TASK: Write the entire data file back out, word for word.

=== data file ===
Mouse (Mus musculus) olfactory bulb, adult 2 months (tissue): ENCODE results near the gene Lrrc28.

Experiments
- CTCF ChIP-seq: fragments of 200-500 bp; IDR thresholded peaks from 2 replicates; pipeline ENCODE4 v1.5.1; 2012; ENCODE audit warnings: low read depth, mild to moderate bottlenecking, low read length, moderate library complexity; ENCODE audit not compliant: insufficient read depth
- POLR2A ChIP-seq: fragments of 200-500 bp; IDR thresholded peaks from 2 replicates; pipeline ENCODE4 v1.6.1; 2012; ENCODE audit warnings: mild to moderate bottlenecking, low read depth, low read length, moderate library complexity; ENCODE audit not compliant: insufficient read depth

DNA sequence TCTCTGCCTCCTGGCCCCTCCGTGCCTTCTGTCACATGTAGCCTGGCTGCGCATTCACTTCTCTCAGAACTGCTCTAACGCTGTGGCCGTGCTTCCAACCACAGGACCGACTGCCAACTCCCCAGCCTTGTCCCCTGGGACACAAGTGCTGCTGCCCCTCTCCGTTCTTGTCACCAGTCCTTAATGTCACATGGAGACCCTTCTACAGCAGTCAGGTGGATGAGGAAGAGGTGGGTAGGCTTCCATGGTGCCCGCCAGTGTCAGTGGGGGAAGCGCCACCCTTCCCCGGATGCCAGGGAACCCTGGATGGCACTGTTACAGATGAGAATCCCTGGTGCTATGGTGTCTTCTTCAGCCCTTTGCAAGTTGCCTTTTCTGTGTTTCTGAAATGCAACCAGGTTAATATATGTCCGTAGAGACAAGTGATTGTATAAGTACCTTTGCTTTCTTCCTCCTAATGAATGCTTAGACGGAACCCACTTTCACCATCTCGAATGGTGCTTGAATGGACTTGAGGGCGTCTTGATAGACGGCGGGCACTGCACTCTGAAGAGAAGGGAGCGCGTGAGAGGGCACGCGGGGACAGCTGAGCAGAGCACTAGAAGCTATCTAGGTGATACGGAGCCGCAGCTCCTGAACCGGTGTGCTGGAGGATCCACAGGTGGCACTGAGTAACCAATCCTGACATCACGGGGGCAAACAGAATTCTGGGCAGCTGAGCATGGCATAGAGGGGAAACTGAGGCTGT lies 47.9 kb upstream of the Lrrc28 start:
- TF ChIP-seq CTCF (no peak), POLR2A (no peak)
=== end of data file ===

Mouse (Mus musculus) olfactory bulb, adult 2 months (tissue): ENCODE results near the gene Lrrc28.

Experiments
- CTCF ChIP-seq: fragments of 200-500 bp; IDR thresholded peaks from 2 replicates; pipeline ENCODE4 v1.5.1; 2012; ENCODE audit warnings: low read depth, mild to moderate bottlenecking, low read length, moderate library complexity; ENCODE audit not compliant: insufficient read depth
- POLR2A ChIP-seq: fragments of 200-500 bp; IDR thresholded peaks from 2 replicates; pipeline ENCODE4 v1.6.1; 2012; ENCODE audit warnings: mild to moderate bottlenecking, low read depth, low read length, moderate library complexity; ENCODE audit not compliant: insufficient read depth

DNA sequence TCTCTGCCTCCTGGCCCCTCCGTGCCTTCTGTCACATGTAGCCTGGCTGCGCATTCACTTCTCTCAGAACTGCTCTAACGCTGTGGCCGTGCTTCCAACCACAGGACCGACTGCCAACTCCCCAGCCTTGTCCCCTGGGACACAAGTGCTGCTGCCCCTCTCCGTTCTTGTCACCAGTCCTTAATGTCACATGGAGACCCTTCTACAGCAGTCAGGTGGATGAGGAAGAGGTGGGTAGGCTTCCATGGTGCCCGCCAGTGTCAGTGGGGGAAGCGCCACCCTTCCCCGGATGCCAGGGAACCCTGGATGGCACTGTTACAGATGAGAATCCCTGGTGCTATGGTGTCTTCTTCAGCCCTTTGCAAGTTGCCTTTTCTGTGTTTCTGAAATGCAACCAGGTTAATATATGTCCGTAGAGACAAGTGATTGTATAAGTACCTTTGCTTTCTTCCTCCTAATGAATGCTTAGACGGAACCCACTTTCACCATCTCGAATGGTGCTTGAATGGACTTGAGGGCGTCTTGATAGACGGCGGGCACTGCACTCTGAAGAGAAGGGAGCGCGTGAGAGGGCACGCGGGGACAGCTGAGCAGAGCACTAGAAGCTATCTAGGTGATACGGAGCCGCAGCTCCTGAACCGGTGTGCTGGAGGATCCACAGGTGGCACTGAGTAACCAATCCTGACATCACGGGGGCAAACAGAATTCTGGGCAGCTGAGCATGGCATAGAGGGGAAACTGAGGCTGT lies 47.9 kb upstream of the Lrrc28 start:
- TF ChIP-seq CTCF (no peak), POLR2A (no peak)